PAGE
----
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Apple has confirmed that it will no longer be developing its professional photo editing software Aperture when OS X Yosemite is released later this year. The company is shifting focus to the new Photos app that it previewed at the WWDC keynote, which effectively replaces both iPhoto and Aperture on previous versions of OS X. The app is set to launch early next year… 

Photos adopts several of the advanced photo editing features of Aperture, including photo filters and smart adjustments for exposure, brightness, contrast and more. An Apple spokesperson confirmed to TechCrunch that it will be helping users transition their Aperture photo libraries to the new Photos app in OS X, which makes use of the new iCloud Photo Library.

“With the introduction of the new Photos app and iCloud Photo Library, enabling you to safely store all of your photos in iCloud and access them from anywhere, there will be no new development of Aperture,” an Apple spokesperson told TechCrunch. “When Photos for OS X ships next year, users will be able to migrate their existing Aperture libraries to Photos for OS X.”

Apple will continue to provide software updates for Aperture to ensure compatibility on OS X Yosemite, but it will no longer develop the app. Despite the transition, the report claims that Apple is not moving away from offering software or services for its professional users. The company will continue to offer apps like Final Cut Pro and Logic Pro for its creative pros.

Aperture Final Cut Pro X Logic Pro

Apple is also working on a transitional plan for moving Aperture users to Adobe Lightroom, which has long been one of its biggest competitors in terms of photo editing software. The move does make sense as Apple aims to streamline its photo offerings, and it wouldn’t be surprising if development is ceased on the iPhoto app for iPhone, iPad and iPod touch as well in the near future.

Do you use Aperture?

  • James Gunaca

    I’ve been using Aperture for years now and this is very disappointing. But, if the Photos app is great from the start and doesn’t deprecate a ton of features (like iWork did when they were re-released) then it will be ok. On the surface, the new Photos looks great, and I’m psyched for iCloud Photo Library, but Aperture has always been more powerful than iPhoto.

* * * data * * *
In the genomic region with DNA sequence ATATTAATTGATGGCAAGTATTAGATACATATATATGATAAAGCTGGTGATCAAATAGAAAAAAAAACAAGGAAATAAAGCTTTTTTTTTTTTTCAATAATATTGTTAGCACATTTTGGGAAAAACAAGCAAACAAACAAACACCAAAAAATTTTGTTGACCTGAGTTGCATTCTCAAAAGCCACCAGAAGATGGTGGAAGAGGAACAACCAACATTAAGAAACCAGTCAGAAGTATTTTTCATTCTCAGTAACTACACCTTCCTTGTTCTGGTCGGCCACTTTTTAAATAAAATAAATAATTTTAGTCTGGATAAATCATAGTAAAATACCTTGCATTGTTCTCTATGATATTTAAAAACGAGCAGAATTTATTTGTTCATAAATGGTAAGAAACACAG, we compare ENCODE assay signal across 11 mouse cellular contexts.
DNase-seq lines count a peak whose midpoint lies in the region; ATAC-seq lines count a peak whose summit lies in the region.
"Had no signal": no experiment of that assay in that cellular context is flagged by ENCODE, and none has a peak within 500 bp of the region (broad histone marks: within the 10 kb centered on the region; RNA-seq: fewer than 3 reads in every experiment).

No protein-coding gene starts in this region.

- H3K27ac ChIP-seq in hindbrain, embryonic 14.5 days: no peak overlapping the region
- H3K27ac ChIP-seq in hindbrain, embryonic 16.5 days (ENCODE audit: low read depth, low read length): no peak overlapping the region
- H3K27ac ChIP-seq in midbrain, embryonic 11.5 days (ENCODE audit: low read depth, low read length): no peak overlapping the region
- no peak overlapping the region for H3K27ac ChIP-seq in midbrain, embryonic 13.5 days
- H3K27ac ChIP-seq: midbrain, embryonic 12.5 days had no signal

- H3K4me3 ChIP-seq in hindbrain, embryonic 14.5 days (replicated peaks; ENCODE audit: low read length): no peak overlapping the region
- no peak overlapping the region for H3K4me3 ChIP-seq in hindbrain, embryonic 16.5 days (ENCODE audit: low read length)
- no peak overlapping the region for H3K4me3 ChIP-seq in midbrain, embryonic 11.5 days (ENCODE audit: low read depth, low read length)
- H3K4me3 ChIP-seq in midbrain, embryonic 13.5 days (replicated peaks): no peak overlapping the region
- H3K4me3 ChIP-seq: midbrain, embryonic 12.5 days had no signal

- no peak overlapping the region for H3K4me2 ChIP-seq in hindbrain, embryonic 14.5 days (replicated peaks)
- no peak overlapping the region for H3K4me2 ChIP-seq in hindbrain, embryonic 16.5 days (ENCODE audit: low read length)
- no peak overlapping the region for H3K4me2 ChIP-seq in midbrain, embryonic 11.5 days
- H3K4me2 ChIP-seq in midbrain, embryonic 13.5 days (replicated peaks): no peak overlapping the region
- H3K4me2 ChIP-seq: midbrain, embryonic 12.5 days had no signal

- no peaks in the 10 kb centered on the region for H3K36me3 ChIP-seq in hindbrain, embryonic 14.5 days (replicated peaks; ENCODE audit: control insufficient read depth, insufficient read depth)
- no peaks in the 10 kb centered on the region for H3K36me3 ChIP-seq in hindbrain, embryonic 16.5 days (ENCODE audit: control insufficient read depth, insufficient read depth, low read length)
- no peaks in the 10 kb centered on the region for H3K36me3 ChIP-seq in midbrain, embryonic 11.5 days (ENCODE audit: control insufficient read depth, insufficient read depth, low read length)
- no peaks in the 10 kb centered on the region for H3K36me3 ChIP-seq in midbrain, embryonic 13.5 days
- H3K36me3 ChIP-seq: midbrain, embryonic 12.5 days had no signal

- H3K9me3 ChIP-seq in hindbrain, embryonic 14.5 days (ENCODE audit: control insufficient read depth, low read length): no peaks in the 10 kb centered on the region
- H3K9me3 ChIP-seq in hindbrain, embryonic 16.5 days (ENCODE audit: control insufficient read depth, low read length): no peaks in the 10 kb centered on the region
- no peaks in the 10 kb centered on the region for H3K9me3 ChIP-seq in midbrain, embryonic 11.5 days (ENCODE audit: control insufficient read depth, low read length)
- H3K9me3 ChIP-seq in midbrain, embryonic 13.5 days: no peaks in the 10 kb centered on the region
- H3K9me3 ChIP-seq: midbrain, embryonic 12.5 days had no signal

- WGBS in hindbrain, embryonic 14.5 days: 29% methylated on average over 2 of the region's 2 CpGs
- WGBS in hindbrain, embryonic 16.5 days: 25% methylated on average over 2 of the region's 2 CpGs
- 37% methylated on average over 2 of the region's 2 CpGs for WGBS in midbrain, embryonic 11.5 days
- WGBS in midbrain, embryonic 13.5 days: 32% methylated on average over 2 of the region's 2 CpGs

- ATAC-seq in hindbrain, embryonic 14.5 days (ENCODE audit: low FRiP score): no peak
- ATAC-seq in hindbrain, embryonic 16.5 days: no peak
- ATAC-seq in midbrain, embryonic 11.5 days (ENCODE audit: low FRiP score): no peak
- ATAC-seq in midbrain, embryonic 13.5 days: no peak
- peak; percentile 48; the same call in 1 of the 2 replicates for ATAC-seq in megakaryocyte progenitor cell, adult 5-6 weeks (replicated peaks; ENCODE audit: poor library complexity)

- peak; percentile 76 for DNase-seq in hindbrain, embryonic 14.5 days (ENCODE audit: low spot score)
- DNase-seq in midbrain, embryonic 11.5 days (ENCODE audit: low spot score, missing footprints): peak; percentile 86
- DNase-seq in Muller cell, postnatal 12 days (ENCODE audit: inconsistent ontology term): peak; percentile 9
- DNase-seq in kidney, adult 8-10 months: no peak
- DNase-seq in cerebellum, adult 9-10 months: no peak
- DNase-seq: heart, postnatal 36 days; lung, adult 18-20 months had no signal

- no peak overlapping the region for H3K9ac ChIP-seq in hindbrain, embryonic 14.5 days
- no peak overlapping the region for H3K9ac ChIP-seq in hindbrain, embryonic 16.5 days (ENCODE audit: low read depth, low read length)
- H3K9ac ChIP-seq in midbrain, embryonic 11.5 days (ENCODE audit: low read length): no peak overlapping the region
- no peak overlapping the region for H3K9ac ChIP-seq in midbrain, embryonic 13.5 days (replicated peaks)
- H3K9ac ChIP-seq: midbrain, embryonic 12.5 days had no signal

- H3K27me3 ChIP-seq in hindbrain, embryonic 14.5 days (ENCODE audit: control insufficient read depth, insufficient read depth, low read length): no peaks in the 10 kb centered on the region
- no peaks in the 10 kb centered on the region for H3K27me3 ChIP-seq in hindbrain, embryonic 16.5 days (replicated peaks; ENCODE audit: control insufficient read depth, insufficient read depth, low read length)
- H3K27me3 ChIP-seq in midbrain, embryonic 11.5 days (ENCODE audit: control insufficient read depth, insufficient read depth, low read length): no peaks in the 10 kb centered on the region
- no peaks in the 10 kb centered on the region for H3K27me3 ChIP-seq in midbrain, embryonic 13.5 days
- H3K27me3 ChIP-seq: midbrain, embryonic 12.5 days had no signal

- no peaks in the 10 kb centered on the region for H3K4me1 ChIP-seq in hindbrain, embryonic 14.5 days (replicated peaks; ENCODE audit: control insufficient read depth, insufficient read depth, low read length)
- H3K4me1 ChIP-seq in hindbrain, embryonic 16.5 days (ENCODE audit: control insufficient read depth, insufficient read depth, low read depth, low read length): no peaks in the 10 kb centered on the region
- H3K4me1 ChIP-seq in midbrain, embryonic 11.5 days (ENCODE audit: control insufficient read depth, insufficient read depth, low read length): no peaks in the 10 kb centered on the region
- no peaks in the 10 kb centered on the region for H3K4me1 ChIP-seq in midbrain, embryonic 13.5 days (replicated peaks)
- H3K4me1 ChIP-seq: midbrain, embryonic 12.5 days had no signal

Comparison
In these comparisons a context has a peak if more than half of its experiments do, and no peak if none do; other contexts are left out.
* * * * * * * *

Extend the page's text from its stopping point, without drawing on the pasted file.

At least I can stop waiting for an Aperture announcement, though.

  • Sokrates

    Lightroom 5!

  • Decio Arruda

    I don’t care about Aperture but I’m a heavy FCP X user, and an even more heavy Logic Pro X user. This worries me about the future of “PRO” Apple software more than anything else.

    • Maxim∑

      Apple offers the Mac pro. As long as that stays I’m sure apple will continue to make pro software

    • BoardDWorld

      The possibility of Pro apps merging down the line is very likely. Apples focus has made a definitive shift towards profiting from hardware & services. But that’s great for everyone. You’ll be able to by a Mac at anytime in the future & have the ability to do what you want without paying anything for Pro software. With Apples design ethics it will be visually simple & easier for the common user to navigate. This will temporarily annoy users of Pro apps but we’re all naturally good at adapting aren’t we…

      Of course the older Pro apps will run until all the features you require are implemented or you find something 3rd party that’s suitable.

  • This is saddening, because I rely on Aperture to tether my Canon 5D Classic, which only tethers on my mac to Aperture and nothing else. Stability updates are a reasonable compromise, but I would love to see them update the UI and create a speedier workflow in Aperture. Its not a bad app by any means, but the professional standards these days for Photographers is Lightroom/Photoshop. I highly doubt that they’ll have tethering capabilities in the Photos app.

  • Falk M.

    Thanks for informing your userbase so timely about a decision that has obviously been made many many months ago if not years.

  • Cesk22